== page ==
This car looks almost indistinguishable from the actual McLaren M23 Formula 1 cars used in 1976, but it was actually built far more recently to be used as an on-screen stunt car for the 2013 Ron Howard film Rush.
The plot of Rush focused on the 1976 F1 season battle between Niki Lauda and James Hunt, the two men fought tooth and nail for the Drivers’ Title with Lauda very nearly dying in an accident at the Nürburgring Nordschleife – otherwise known as “The Green Hell.”
Fast Facts – A McLaren M23 Stunt Car
- The original McLaren M23 was introduced for the 1973 season, it was somewhat based on the earlier McLaren M16 Indy car. Denny Hulme would drive one to pole position on its first ever race outing, and it would win three races that season.
- The car you see here is a racing replica of the M23 designed for use on camera during filming of tight race battles, when the use of a real M23 would be too risky.
- Two replicas were built in total, both designed to look (essentially) identical to the original race cars from 1976 – including race damage and patina.
- Whereas the original M23 was powered by a Cosworth DFV V8, this car appears to be powered by an inline-four with double overhead cams, there are dummy DFV heads on either side of it.
Rush – The 2013 Ron Howard Film
Rush was released in 2013, it starred Chris Hemsworth as James Hunt and Daniel Brühl as Niki Lauda, with Olivia Wilde playing Suzy Miller – Hunt’s wife. The film was directed by acclaimed filmmaker Ron Howard and it won over critics, with an 88% approval rating on Rotten Tomatoes.
Above Video: This is the theatrical trailer for the 2013 Ron Howard film starring Chris Hemsworth, Daniel Brühl, and Olivia Wilde.
The 1976 Formula 1 season has long been viewed as one of the greatest in the history of the sport, books have been written about it as well as countless articles and a number of documentaries. Rush would be the first time it was the subject of a Hollywood film.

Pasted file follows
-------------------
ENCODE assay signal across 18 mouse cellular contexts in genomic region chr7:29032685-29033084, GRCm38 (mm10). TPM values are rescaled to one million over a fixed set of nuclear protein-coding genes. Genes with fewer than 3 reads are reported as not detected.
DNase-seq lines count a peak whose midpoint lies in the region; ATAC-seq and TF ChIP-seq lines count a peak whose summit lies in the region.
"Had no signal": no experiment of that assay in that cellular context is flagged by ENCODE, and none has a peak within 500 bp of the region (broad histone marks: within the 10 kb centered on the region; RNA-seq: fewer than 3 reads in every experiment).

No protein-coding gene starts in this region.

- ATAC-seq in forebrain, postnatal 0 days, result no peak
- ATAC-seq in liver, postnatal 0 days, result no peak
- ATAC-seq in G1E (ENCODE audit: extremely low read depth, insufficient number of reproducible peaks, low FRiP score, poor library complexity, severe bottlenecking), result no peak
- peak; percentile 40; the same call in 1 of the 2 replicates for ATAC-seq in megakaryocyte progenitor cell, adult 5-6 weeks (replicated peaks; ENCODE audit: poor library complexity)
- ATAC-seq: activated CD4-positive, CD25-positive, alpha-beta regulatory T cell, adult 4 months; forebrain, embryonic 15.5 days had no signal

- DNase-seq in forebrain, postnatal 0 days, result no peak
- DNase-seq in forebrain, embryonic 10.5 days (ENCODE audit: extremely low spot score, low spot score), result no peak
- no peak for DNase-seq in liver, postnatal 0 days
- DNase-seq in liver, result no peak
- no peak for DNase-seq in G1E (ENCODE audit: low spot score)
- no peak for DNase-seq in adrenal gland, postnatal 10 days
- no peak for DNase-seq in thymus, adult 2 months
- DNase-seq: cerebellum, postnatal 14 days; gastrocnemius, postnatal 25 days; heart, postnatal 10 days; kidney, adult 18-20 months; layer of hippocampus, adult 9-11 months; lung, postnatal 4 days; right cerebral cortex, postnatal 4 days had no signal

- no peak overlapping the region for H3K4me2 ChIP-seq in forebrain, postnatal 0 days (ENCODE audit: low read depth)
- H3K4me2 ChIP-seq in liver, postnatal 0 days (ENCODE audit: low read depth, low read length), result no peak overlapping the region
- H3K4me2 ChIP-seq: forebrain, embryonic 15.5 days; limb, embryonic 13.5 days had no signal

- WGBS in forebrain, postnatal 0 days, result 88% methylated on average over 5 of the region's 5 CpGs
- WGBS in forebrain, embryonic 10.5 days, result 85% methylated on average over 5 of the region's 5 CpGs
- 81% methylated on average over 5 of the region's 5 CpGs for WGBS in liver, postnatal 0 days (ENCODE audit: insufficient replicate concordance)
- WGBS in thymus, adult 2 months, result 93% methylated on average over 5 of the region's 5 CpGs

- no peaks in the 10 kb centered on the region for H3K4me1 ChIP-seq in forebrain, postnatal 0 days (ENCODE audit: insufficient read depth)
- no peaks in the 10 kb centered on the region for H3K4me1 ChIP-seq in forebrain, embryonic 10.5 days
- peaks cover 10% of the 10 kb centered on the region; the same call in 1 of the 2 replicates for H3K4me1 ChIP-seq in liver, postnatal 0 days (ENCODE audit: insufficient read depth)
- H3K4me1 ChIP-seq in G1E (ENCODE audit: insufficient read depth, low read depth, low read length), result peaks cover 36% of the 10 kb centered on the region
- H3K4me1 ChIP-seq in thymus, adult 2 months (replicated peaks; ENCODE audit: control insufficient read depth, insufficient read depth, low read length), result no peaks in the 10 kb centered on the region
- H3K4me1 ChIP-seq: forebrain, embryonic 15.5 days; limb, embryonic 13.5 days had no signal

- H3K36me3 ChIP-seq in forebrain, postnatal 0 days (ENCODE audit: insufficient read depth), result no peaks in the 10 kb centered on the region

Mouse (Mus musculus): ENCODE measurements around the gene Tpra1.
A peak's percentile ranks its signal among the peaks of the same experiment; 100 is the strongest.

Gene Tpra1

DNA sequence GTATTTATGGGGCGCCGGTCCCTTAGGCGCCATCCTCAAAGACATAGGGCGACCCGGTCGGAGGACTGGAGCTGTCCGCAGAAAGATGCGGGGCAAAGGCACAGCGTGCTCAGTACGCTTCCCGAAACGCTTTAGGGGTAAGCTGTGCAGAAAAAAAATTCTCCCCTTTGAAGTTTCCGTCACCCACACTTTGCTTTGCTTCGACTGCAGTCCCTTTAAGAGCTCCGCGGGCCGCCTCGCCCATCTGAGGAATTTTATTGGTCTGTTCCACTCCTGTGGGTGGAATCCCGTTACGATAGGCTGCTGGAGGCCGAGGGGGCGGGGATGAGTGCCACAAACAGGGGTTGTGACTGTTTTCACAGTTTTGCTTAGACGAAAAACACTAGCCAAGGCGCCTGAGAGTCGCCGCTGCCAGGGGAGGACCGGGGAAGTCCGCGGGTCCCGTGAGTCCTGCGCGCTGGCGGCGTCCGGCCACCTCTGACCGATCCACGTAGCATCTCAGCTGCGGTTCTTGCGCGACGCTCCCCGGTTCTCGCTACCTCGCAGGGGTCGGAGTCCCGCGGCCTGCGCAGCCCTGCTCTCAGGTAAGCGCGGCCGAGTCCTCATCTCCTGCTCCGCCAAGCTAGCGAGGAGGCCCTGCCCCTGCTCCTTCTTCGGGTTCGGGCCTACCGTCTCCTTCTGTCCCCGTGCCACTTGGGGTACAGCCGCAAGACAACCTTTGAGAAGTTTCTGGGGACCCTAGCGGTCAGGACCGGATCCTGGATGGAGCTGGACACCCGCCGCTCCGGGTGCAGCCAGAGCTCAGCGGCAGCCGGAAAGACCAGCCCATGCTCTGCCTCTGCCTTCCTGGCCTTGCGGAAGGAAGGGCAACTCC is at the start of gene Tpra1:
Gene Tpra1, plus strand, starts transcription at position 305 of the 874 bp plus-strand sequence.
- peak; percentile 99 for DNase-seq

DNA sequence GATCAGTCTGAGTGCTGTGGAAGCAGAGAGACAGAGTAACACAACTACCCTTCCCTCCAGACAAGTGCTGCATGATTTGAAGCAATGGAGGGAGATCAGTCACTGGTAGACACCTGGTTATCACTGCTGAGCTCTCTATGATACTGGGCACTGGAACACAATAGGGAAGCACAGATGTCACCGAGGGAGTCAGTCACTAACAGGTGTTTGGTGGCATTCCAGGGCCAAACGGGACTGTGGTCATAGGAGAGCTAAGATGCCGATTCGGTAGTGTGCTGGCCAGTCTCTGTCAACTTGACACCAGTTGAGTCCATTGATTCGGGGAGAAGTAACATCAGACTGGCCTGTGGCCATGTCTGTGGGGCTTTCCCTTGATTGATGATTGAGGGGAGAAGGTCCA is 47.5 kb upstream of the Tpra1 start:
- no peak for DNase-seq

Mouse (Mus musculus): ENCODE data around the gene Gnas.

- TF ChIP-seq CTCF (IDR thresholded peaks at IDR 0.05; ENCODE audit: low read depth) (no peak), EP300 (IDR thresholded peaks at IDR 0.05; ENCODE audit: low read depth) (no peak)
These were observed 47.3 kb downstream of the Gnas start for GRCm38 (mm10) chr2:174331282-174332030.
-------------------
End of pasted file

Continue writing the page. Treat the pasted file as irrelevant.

If you haven’t yet seen the film don’t worry, I’m not going to spoil it for you here. Suffice to say that Hunt and Lauda battled through thick and thin over the course of the year and by the time the checkered flag fell on the final race of the season the Drivers’ Championship had been won by just a single point.
The McLaren M23
The McLaren M23 was introduced in 1973 and it would become one of the British team’s most successful cars from its early days in Formula 1. It was designed by Gordon Coppuck and John Barnard with major influence from the McLaren M16 Indy car which had been raced in the USA.
The M23 has an aluminum monocoque chassis with double wishbone suspension front and back with inboard coilover shock absorbers and disc brakes. Power was provided by the 3.0 liter Ford-Cosworth DFV (Double Four Valve) 90º V8 which sent power back through a Hewland FG400 gearbox to the rear wheels.
The car tipped the scales at just 575 kgs (1,268 lbs), so its power output of 465 bhp with 280 lb ft of torque was more than enough to ensure blisteringly quick performance. The McLaren M23 would land on pole position in its first race thanks to Denny Hulme and it would win three races in its first year of competition.
McLaren would keep the car in service from 1973 until 1977, with a slew of updates over that time to keep it competitive. It would win the Constructors’ Championship once in that time, with an additional second place finish, and three third place finishes.
The M23 would be driven to win two Drivers’ Championships as well as 16 race wins, 14 pole positions, and it would set 10 fastest laps.
The McLaren M23 Replica Stunt Car Shown Here
The car you see here was carefully built to look like the McLaren M23, and it’s not until most people start looking under the bodywork that they start to see differences.
Due to the fact that it hasn’t been used much since the film was made a decade ago it would need a thorough recommissioning before any serious driving is attempted.
Looking over the images in the listing it appears that this stunt car version of the M23 is actually powered by an inline-four cylinder engine with double overhead cams and twin Weber carburetors.
Power is sent back to the rear wheels via a Reynard transmission and there are dummy Cosworth DFV heads on either side to keep it looking like the original when the engine cover is on ready for filming.
If you’d like to read more about this car or register to bid you can visit the listing here on Silverstone Auctions. It’s due to cross the auction block in England on the 12th of November with a price guide of £50,000 – £80,000 or approximately $57,200 – $91,500 USD.
Images courtesy of Silverstone Auctions
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